Hypnosis requires voluntary participation. Such effects. Using neuroimaging and other methods. would remember everything that transpired while hypnotized. Consider. .  Hypnotic age-regression. This unringing-of-the-bell holds far-reaching implications for clinical as well as cognitive science [9]. Stage hypnosis and clinical hypnosis are different. Hypnosis has nothing to do with sleep. for example. instead. believe nothing that you hear and only half of what you see. if any. Thus. self-hypnosis. which collectively affords a unique perspective on neuropsychology and higher brain functions but one which cognitive scientists seldom consider in furthering their research prospects. Hypnosis and cognitive science Results from experiments involving hypnosis are occasionally towering. .e.Update Box 1. 12     age-regressed images revealed little. instead.  Hypnosis will refresh memory of a witnessed crime. Clinical hypnosis on its own. people are asleep. that even individuals who should be extremely motivated to forget their traumas are largely unable to do so) [12]. And this example is but one of many in the literature on hypnosis: a corpus of reports. the popular media have largely exaggerated such effects. as are hypnosis and hypnotherapy. additional goal-related interventions such as suggestions about pain relief or cessation of smoking are necessary to make it hypnotherapy. similarities suggesting that it was unlikely that the college students were accessing childhood memories as much as they were imagining being a child from the perspective of an adult. hardcore scientists rarely believe or suppose. the Stroop findings generalize to a more overarching cognitive ability to exert substantial control over what has been widely perceived as a largely automatic process. A decade later.e. therefore.and Trends in Cognitive Sciences December 2011. Suggestions for posthypnotic amnesia. Comparison of the actual. No. beware those who present themselves as hypnotists. however.e. thereby increasing the prominence and accessibility of these thoughts [12]. 15. Although people may feel a different sense of authorship under hypnosis. for example to view the presented letter strings as gibberish written in an unknown foreign language. Although the question of whether it is possible to regain control over an automatic process is mostly unasked. . such instances are rare. Hypnosis can turn you into an athlete. Although spontaneous posthypnotic amnesia may occur. regard them as magicians. APA. magnitude of forgetting would be much more pronounced for individuals who are highly motivated to shunt traumatic material out of awareness). 556 Nicholas P. These effects are important because efforts to eliminate Stroop interference with hypnotic suggestions for colorblindness were largely unsuccessful [7] although suggested color-blindness can have profound effects on both the experience of color and changes in blood flow in the lingual and fusiform gyri [8]. Nonetheless. The students acted like children and drew pictures. however. however. albeit little known. hypnotic agnosia has been sparsely studied since Frederick J. 1972). however. . Whereas a patient undergoing hypnosis may experience reduced tension and other benefits. when the word for a color is incongruent with its ink color. however. Most people. is hardly a form of treatment but rather an adjunct to therapy. Whereas hypnosis can enhance memory. can lead individuals to forget certain things that occurred before or during hypnosis. disregard or generally push unwanted thoughts out of awareness often result in a boomerang effect. hypnosis can have a substantial effect on memory. An unprotected practice in most countries. some ‘hypnotists’ – perhaps a bit more so than other practitioners – have a reputation for being neither judicious nor circumspect. for example. Beyond hypnosis. It has been inordinately difficult to support Freud’s ‘repression’ hypothesis and multiple studies actually support the contrary (i. If confirmed by further independent replications. Investigators with specific interests in number processing and language. hypnotic agnosia: loss or diminution of the ability to recognize familiar objects or stimuli following a hypnotic suggestion rather than as a consequence of brain damage. in Annual Meeting of the American Psychological Association. a concert pianist and so on. . Although hypnosis can be used to enhance performance. are typically focal and fleeting. these intriguing effects would probably have striking repercussions. Spanos and his colleagues reported on the elimination of semantic priming after administering hypnotic suggestions to prevent participants from thinking of certain words [4]. clinical hypnosis is largely unregulated. Although hypnosis research could benefit from a measure of rigor and many scientists are unsure what they can and cannot ‘believe’ about hypnosis.  The ‘hypnotist’ hypnotizes the individual. Evans and Maribeth Miller reported interesting effects on the performance of simple arithmetic calculations after suggesting to participants that the digit ‘6’ would have no meaning to them (Posthypnotic amnesia and the temporary disruption of retrieval processes. Hypnosis is. Hypnosis supports Freud’s repression hypothesis (i. experiments instructing participants to discount. a hypnotic operator could propel individuals to perform only actions congruent with their internal values or morals. The audience acquiesced to his preposterous claims without the slightest exsibilation and a throng of eager women lined up at the end of the show. Common myths related to hypnosis  ‘Under’ hypnosis. which the researchers saved and later compared with pictures each had drawn when they really were children. . they examine data.  Upon ‘waking up’. experimenters hypnotized college students and gave them a suggestion that they would age-regress [14]. people hardly remember the hypnotic experience. The hypnotic operator has complete control. it cannot make people athletic or musical beyond their existing capabilities. You can be hypnotized against your will. it may plant false or distorted memories. ultimately. Hypnosis hardly leads to dramatic memory enhancement or accuracy. mounting evidence suggests that deautomatization is conceivable. Hypnotically recovered memories are notoriously unreliable. In addition. In one study. my colleagues and I have demonstrated that for highly hypnotizable individuals a specific hypnotic suggestion. people take longer and are more prone to errors reporting the ink color compared with congruent trials) [5] even without hypnosis [6]. for example. Vol. procedure for hypnotic bosom enlargement. have scarcely pursued these leads. is hardly a veridical exercise in reverse chronology. resulted in a reduction or elimination of Stroop interference (i. Although hardly a novel result.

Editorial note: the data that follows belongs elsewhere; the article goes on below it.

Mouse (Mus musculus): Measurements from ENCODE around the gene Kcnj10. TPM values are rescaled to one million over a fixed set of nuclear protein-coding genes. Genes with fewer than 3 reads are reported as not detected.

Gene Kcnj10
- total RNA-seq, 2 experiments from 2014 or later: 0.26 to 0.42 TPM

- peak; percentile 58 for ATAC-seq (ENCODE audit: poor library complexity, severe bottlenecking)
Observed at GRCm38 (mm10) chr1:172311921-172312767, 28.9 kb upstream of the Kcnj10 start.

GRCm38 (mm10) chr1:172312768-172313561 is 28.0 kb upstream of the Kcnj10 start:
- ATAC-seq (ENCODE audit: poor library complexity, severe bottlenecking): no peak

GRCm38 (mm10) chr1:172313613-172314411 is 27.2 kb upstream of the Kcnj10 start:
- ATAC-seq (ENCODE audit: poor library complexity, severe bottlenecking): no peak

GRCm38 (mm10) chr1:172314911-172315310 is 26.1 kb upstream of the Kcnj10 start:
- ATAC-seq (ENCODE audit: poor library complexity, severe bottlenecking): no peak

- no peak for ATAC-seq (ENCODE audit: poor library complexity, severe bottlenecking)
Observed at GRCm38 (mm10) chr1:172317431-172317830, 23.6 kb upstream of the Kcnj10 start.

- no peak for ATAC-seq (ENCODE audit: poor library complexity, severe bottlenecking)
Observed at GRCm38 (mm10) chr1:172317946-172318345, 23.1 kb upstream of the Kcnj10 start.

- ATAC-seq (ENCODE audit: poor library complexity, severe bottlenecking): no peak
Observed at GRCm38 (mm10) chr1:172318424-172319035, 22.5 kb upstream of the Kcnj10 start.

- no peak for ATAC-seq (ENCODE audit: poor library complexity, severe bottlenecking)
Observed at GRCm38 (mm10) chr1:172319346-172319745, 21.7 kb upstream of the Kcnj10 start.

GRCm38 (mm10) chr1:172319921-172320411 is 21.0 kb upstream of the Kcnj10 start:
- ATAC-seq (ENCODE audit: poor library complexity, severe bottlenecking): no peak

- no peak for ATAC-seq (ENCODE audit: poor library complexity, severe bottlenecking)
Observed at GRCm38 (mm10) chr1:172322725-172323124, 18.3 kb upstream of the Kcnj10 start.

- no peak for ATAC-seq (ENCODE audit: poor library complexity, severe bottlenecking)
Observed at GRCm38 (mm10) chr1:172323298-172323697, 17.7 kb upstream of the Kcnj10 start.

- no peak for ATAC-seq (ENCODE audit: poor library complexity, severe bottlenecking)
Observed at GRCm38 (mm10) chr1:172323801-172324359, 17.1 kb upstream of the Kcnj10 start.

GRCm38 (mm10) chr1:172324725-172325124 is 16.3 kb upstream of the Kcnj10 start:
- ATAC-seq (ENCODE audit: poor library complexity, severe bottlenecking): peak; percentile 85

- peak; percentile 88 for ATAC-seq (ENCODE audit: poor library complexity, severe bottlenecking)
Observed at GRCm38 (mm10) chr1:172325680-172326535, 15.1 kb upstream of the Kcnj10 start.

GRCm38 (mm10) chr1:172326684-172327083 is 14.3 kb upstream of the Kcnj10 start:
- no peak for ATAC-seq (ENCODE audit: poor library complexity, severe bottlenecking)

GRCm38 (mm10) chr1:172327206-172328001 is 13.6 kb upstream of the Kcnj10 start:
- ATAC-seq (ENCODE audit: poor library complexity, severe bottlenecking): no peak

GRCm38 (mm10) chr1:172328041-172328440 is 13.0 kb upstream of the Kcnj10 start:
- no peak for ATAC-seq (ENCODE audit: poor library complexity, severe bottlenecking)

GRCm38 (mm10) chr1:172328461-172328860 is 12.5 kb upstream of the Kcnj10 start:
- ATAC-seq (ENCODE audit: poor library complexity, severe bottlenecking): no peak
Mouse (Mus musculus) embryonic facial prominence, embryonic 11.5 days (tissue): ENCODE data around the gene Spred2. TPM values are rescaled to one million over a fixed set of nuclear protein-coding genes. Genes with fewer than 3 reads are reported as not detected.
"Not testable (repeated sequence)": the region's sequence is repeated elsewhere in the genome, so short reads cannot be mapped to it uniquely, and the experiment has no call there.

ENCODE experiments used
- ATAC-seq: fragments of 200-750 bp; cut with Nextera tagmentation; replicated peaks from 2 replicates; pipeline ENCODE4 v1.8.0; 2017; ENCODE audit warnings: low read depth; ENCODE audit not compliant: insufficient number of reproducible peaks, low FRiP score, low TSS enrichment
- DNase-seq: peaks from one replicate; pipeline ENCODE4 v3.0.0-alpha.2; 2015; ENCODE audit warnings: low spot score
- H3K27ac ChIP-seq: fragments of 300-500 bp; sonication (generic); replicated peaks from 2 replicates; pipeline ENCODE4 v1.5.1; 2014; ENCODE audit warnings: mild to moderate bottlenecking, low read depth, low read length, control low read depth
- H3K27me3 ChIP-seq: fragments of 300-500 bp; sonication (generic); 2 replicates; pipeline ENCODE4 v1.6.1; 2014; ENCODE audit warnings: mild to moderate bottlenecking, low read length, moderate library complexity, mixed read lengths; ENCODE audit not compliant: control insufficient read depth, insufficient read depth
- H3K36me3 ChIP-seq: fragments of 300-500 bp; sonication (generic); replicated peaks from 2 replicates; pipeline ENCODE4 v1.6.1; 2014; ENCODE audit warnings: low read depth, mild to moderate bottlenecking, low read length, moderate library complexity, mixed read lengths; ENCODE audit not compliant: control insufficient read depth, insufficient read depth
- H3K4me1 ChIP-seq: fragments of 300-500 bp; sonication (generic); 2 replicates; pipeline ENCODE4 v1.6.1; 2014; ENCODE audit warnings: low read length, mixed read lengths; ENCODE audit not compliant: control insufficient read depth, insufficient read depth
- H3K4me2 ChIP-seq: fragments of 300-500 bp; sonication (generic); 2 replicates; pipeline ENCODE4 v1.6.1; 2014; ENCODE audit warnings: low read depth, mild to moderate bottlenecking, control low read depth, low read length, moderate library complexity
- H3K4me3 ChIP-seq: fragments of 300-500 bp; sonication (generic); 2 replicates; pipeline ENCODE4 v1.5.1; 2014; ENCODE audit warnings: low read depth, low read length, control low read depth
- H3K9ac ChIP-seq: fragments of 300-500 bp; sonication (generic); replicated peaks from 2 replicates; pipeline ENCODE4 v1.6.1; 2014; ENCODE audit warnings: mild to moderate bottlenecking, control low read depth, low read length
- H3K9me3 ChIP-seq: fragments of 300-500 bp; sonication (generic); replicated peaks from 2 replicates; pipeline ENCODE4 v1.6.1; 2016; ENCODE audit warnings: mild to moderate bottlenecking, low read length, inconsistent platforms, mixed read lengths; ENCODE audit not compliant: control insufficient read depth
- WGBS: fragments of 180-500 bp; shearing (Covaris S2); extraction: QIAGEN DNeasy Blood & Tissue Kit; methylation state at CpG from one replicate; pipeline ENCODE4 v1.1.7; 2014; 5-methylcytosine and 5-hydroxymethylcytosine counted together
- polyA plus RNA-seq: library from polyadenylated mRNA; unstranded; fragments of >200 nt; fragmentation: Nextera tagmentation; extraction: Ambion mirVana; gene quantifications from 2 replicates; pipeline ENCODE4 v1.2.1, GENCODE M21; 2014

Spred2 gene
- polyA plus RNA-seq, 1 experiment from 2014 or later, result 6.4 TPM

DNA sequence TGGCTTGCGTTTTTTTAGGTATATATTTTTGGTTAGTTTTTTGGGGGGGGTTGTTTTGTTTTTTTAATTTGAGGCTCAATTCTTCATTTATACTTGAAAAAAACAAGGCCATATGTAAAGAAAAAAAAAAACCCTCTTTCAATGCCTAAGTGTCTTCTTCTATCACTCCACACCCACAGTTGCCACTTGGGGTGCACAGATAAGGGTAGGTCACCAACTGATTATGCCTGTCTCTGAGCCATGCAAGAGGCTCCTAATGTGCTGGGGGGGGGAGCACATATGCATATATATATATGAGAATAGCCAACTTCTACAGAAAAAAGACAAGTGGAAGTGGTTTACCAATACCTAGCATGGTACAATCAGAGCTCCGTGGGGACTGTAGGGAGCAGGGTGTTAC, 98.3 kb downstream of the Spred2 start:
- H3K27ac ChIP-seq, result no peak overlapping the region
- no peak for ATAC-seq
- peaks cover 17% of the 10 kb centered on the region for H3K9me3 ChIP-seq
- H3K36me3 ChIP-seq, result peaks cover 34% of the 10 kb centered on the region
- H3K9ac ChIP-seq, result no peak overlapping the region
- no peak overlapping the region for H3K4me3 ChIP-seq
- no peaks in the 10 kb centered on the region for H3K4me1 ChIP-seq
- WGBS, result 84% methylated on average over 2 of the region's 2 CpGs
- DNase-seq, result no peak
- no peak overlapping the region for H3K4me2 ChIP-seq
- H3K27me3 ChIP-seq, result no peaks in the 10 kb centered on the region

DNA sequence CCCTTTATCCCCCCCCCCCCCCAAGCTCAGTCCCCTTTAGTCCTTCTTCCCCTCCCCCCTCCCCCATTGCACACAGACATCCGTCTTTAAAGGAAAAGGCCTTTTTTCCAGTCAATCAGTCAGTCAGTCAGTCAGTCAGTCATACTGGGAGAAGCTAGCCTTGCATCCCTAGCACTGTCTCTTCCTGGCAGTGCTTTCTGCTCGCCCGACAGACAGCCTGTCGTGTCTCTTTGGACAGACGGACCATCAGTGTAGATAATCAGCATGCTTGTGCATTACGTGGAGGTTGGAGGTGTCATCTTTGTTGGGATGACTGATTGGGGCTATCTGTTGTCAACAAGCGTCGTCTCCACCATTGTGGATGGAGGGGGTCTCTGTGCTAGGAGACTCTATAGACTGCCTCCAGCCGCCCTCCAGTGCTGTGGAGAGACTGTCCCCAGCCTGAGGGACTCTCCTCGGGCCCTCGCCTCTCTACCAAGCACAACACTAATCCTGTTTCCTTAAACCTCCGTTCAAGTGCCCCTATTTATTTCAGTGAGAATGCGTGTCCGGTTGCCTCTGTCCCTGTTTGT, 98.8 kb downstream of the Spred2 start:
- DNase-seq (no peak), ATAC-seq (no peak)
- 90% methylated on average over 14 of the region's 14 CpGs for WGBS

M. instead. 54. Today we know a bit more about how specific parameters. A. P. and Halligan. J. Exp. and Woody.2011. and Orne. anxiety and multiple somatic functions. Psychiatry 157. seem to reduce specific brainwave signatures. hypnosis is hardly a panacea. (1959) Stanford Hypnotic Susceptibility Scales. J. Proc. et al. Natl.J. doi:10.10. placebos and other mind–body interactions. (1985) Hypnosis. seems to shape our understanding of hypnosis. Psychol. Pers. In the 18th century the patients of Anton Mesmer. 12 557 . A. whereas patients of Amand-Marie-Jacques de Chastenet of the same era replaced these symptoms with access to heightened. (2005) Hypnotic suggestion reduces conflict in the human brain. an unusual neurological condition characterized by anomalous correspondences between and within sensory modalities) in healthy participants. References 1 Kihlstrom.M. (2008) The Oxford Handbook of Hypnosis: Theory.A. Specifically.R. 5–65 13 Gauld.T. 15. can override bottom-up processes and about the potential contribution such factors could impart to unraveling fundamental questions within cognitive and clinical science. one side of space after damage to one hemisphere of the brain.1016/j. S. 46. (2009) Hypnotic suggestion and cognitive neuroscience. J. involves cognitive changes that take place in particular interpersonal contexts: it draws on both cognitive and social parameters [12]. The collective construction of our mental processes. A. R. et al. By the second half of the 19th century. Acad. 264–270 10 Szechtman. 13. hemispatial neglect. J.Update Hypnosis provides a vehicle to examine the influence of top-down over bottom-up processes. Although I am enthusiastic about open inquiry into hypnotic behavior and the mechanisms of top-down processes. 565–573 5 Raz. D. 385–418 2 Shor. and may therefore provide a unique lens to elucidate pathology [10]. Abnorm.P.M. (2000) Hypnotic visual illusion alters color processing in the brain. Soc. Hypnosis. Annu.A.g.g. and Wolfson. 213–225 1364-6613/$ – see front matter ß 2011 Elsevier Ltd. my scalp is considerably more glabrous than when I started out. 91–95 7 Mallard. E. Research and Practice. However. (1951) The mechanisms of hypnotic age regression: an experimental study. Sci. (2010) From dynamic lesions to brain imaging of behavioral lesions: alloying the gold of psychoanalysis with the copper of suggestion. Psychol. Hypn. Consulting Psychologists Press 3 Weitzenhoffer. (1962) Harvard Group Scale of Hypnotic Susceptibility: Form A. (1982) Episodic and semantic memory in posthypnotic amnesia – a re-evaluation. Psychol. No. A. A. J.A. and Hilgard. Neuropsychoanalysis 12. 102. 15. E. P100. 17. Social and cultural effects Some modern scholars advocate for a bowdlerized version of hypnosis devoid of social nuances [11]. these occult-like characteristics faded and. Int. however. 43. A. J.tics.E. et al. N200) and late (e. E.W. (1992) A History of Hypnotism. Hypnotic alterations of perception. even supernatural. including early (e. 1279–1284 9 Oakley. N. H. I am as excited today as I was in my unshorn days about the research prospect of top-down regulation. (2006) Hypnotic conflict: a brief report. felt animal magnetism racing through their bodies. and Barnier. lethargy and somnambulism. In addition. Oxford University Press 12 Raz. even in the invasive clinical procedures accompanying interventional radiology and oncological surgery. Changing social expectations have shaped our mental and physiological experiences of hypnosis. U. P300) components of event-related potentials [5]. Mind Body Regul. moreover.C. mental abilities [13]. 292–302 8 Kosslyn. hypnotic suggestion can even induce neuropsychological symptoms (e. hypnosis became a quasi-pathological phenomenon. We must therefore appreciate experiments from the vantage point of the participants and heed their understandings of the testing context. Vol.S.F. Forms A & B. Am. and Bryant. J. and awareness of. Sci. (2006) Suggestion reduces the Stroop effect. Clin. No. or synesthesia. Trends in Cognitive Sciences December 2011.R. All rights reserved.g. M. Consulting Psychologists Press 4 Spanos. 36. 12 After nearly three decades of tinkering with hypnosis. therefore. Vol.B. Cambridge University Press 14 Orne. Rev.002 Trends in Cognitive Sciences. However. Sci. December 2011. 1 11 Nash. 9978–9983 6 Raz. moreover. Psychol. a neuropsychological condition featuring a deficit in attention to. any one interpretation of a specific hypnotic suggestion is crucial to the ensuing response. It has been documented to effectively regulate pain. et al. (2011) Using hypnosis to develop and test models of psychopathology. D. for example. Trends Cogn. with specific physiological profiles such as catalepsy. I hold my breath for neither hypnosis nor placebos to restore those hair follicles of yore. including suggestion and expectation. R.